My first semester in college, several classes into an application-based freshman seminar, our professor made an admission that would have been impossible only a couple of years before.
During one of our class’s casual conversations, he divulged that as at some point in the decision-making process, as he was trying to curate a curious and genuinely-interested class from the relatively similar crop of applicants, he had visited all of our Facebook profiles.
The news was no real shock. The rest of us quickly offered, either in class or later to each other, that, shortly after receiving the email announcing our acceptance to the class, we each had also quickly searched the names on the list. As I remember, in the style of teenage identity crafting that was fashionable in the early Facebook years, the lot of us had some quote or book or other digital tattoo suggesting subversive interest prominently placed on our profiles. I assume we were relieved that in this case, our innocent online personas had worked to our advantage, but the anecdote remained as a reason to be very careful about how we handled them from then on.
In the last decade, of course, the use of social media has matured and expanded, its role in law enforcement and educational environments has become more obvious, and the consequences of questionable online behavior, even beyond the arm of the law, are now more tangible.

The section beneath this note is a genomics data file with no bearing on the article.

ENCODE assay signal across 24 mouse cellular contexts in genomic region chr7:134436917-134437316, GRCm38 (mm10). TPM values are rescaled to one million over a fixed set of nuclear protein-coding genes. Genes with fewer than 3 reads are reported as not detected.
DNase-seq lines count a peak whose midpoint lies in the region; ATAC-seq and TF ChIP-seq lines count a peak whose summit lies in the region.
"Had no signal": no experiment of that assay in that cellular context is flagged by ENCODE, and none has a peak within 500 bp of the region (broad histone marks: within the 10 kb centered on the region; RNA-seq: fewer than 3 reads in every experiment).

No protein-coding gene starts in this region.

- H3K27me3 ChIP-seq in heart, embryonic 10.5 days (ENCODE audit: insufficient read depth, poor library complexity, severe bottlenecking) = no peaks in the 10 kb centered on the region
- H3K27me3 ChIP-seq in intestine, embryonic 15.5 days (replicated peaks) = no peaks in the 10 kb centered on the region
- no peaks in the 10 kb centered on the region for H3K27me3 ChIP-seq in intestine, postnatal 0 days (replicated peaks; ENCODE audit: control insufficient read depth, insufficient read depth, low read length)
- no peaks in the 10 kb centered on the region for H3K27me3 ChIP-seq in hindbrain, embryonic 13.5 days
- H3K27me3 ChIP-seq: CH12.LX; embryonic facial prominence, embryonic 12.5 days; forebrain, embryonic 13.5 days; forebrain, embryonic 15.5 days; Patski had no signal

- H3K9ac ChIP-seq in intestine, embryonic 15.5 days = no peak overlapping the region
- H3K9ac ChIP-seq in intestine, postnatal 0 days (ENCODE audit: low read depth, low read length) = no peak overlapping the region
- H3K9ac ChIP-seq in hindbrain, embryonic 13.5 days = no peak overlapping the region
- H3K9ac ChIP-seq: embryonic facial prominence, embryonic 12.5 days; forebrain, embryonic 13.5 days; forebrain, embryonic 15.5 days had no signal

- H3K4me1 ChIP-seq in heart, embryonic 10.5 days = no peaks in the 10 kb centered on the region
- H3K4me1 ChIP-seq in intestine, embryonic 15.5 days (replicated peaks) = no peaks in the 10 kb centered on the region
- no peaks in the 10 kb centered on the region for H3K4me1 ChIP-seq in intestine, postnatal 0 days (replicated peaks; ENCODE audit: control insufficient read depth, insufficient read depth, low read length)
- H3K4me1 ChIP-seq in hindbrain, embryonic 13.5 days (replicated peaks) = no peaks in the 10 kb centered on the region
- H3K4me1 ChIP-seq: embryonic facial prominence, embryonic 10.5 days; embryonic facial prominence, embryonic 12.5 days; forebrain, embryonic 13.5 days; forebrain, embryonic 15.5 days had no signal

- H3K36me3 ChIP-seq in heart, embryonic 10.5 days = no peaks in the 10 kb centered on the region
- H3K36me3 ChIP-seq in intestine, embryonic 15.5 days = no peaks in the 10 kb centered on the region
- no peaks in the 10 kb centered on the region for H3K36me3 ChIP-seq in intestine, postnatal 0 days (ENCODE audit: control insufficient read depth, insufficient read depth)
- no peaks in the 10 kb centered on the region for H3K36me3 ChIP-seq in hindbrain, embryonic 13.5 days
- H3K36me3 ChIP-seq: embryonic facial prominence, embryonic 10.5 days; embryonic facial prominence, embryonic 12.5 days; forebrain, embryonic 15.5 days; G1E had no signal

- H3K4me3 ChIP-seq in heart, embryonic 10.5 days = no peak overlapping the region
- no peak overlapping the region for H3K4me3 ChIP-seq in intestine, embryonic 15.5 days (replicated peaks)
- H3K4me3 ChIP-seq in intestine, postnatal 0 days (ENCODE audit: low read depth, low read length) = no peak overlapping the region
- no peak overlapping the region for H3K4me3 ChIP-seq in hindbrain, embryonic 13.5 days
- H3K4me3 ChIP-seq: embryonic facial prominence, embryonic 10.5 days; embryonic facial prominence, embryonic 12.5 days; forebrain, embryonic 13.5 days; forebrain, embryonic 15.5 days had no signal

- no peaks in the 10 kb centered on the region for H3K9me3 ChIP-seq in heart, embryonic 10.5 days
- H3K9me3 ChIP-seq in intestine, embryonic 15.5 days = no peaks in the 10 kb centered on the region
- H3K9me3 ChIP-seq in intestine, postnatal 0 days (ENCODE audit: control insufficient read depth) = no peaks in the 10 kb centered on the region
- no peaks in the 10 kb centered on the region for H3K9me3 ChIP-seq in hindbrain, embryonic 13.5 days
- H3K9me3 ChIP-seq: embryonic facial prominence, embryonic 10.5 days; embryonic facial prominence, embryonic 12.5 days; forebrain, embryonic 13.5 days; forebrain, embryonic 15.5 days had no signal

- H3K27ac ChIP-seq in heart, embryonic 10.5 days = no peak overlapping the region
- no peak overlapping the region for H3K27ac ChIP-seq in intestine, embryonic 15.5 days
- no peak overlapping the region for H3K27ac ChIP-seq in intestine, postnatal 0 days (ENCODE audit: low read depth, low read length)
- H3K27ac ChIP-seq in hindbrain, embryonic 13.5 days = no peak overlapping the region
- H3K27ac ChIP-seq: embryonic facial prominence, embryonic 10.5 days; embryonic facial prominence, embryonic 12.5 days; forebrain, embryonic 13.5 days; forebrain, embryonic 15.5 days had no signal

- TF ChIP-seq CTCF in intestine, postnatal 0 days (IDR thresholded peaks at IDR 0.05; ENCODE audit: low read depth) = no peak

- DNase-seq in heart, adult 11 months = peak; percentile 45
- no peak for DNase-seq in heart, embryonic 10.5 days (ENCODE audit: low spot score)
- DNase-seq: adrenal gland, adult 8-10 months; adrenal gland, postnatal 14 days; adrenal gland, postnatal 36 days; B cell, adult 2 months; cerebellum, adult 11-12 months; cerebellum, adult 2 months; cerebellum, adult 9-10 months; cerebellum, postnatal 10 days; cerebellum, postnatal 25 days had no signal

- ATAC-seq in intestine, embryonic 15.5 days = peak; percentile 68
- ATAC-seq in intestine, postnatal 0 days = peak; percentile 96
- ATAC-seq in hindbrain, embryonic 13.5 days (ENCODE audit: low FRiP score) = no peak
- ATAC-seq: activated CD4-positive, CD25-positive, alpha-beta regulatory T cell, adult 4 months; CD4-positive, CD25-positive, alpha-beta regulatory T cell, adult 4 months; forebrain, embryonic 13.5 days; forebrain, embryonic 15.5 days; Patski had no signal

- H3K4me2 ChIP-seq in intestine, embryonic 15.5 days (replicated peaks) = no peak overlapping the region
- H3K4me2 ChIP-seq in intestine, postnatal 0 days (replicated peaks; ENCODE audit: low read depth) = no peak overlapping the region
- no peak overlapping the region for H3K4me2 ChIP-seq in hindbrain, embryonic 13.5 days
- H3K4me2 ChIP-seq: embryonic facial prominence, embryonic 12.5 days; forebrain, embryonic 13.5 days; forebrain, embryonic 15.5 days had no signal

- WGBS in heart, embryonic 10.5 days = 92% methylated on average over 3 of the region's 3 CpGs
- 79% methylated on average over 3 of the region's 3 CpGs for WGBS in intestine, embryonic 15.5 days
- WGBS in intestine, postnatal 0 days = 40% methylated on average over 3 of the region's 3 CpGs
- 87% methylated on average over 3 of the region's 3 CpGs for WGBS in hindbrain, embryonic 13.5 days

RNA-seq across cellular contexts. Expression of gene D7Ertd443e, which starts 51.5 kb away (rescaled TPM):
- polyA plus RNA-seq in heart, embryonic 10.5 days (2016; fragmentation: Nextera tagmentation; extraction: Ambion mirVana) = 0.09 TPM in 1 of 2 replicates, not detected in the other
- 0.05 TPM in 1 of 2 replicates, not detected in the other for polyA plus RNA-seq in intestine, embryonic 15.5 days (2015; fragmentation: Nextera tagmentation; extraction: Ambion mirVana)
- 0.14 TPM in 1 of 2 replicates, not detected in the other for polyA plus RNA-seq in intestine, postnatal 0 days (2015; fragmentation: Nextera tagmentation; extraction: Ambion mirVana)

None of this familiarity, however, suggests that the surveillance of social media has somehow become less intrusive or potentially-threatening to individual privacy and constitutional rights. One of the major leaders in police social media surveillance software, Geofeedia, came under a company-crushing amount of scrutiny last fall after the ACLU reported its use in monitoring protestors, but other companies, like Media Sonar, provide similar technology to police departments nationwide.
And on campuses - and particularly where student athletes are concerned - other accepted software is employed to browse and reign in student speech.
As part of a nationwide look at social media surveillance and policies, MuckRock has submitted public records requests to hundreds of police departments across the country. But now we want to take a closer look at the ways that the authorities at your school oversee and regulate their students’ online environs.
Have a school that you’d like us to look into? Submit it via the form below or follow one of our other requests via the request pages found on the map icon.